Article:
Patron and art historian Ash K. Prakash has been assembling this collection for forty years, and the museum will name one of its exhibition spaces after him for the next 25 years.
James Wilson Morrice is considered one of the most influential Canadian painters of the late 19th century and early 20th century. Born in Montreal, he settled in France from 1890, where he spent the rest of his life. He represented scenes of modern life in Paris, streets, markets, cafes and parks of the French capital, while being interested in the landscapes of Brittany, Normandy, Italy, North Africa. According to the museum, he is the first Canadian artist to "gain enviable international recognition, a leader of Post-Impressionism in Canada."
Morrice was a painter of light, even before settling in France. That an Angloponian painter chose France as his home is already surprising. That a Canadian painter shakes up European classism to the point of arousing the whole Cubist and surrealist wave in it is a discovery of the power of the Canadian vision of things that all of Europe has since tried to subjugate. The fact remains that at the start, it is the confrontation between the geometric vision of things, European, and the synoptic view of things, Canadian which gave rise to the whole cultural current of the twentieth century (1900s). in painting and for a large part of literature. It is the synthesis of these two currents that is at the source of Canadian French.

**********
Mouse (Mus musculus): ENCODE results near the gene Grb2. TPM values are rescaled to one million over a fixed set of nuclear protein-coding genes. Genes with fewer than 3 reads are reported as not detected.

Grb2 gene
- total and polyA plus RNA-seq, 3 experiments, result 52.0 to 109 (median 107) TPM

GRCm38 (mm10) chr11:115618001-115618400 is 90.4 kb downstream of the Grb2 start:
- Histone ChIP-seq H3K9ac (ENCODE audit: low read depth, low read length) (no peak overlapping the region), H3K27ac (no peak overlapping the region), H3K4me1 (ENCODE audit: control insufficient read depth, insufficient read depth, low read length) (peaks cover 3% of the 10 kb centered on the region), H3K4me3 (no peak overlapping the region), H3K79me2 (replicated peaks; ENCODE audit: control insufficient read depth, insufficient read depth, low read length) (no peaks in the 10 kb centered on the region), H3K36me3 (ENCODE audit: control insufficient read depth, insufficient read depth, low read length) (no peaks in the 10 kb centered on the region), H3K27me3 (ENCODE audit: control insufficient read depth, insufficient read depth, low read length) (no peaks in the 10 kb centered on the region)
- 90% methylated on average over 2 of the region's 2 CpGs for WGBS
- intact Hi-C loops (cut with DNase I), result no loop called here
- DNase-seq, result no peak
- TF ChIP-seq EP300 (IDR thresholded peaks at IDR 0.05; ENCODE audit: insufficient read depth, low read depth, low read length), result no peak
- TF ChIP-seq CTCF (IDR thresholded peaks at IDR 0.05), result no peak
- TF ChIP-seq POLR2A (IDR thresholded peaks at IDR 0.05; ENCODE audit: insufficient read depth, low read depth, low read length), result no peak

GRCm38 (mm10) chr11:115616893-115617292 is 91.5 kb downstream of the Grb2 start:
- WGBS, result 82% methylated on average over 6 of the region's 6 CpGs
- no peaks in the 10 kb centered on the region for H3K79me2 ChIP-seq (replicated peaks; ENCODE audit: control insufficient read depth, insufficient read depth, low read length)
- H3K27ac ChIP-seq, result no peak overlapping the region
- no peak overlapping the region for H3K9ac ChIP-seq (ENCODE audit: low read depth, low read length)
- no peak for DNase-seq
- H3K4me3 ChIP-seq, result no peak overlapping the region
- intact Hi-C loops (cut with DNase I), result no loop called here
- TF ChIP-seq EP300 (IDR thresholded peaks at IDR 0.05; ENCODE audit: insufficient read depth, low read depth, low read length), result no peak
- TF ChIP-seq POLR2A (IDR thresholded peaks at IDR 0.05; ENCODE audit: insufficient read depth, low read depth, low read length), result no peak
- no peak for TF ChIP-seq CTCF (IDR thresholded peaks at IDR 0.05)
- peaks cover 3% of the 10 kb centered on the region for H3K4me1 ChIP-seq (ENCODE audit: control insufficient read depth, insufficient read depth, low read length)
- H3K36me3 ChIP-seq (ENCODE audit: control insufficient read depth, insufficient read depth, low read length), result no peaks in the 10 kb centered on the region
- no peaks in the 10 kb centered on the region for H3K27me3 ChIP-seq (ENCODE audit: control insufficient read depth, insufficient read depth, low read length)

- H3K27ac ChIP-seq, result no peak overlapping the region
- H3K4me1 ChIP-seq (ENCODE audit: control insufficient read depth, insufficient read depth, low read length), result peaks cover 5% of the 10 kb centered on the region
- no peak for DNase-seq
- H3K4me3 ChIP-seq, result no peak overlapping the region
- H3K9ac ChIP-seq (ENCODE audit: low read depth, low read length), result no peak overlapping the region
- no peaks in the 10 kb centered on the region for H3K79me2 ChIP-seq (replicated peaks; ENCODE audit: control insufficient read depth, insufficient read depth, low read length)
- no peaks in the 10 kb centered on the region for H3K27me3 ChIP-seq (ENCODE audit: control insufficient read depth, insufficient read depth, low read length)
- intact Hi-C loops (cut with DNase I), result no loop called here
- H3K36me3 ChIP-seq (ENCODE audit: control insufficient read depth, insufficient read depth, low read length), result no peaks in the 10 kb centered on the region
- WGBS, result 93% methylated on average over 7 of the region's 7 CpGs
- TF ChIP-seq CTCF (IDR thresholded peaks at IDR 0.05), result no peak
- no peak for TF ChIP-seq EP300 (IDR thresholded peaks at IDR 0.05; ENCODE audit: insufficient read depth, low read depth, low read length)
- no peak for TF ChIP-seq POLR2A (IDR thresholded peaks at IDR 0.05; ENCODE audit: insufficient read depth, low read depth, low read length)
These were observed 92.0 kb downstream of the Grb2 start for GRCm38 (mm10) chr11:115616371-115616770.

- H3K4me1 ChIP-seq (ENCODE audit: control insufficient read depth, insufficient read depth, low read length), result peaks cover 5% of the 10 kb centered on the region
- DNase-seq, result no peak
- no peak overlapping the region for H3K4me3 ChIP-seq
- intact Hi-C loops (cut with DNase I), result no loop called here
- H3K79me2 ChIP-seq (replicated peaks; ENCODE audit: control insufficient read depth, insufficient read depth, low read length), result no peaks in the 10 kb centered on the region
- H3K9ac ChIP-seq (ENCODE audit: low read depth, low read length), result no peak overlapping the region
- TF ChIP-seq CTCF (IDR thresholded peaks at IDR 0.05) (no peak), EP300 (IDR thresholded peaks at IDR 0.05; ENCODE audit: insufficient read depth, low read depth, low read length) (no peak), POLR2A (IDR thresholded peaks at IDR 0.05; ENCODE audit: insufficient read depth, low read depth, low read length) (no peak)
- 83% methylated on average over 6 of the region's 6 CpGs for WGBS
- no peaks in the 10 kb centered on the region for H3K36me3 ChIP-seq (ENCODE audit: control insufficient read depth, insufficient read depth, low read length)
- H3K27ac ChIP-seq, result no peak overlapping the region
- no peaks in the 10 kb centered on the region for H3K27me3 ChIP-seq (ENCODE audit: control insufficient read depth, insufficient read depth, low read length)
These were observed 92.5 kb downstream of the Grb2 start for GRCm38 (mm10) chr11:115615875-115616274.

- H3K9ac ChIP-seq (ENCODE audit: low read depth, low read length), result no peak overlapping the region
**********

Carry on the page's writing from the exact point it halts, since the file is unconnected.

The National Gallery of Canada has long housed Morrice's most important collection of works, and this donation obviously enriches this collection considerably. The museum will present a special exhibition on this gift in 2017, and it is planning a major retrospective on Morrice's work for 2019, which will include an international tour.
Follow this link to admire the paintings of James Wilson Morrice - http://bit.ly/1RIsr0N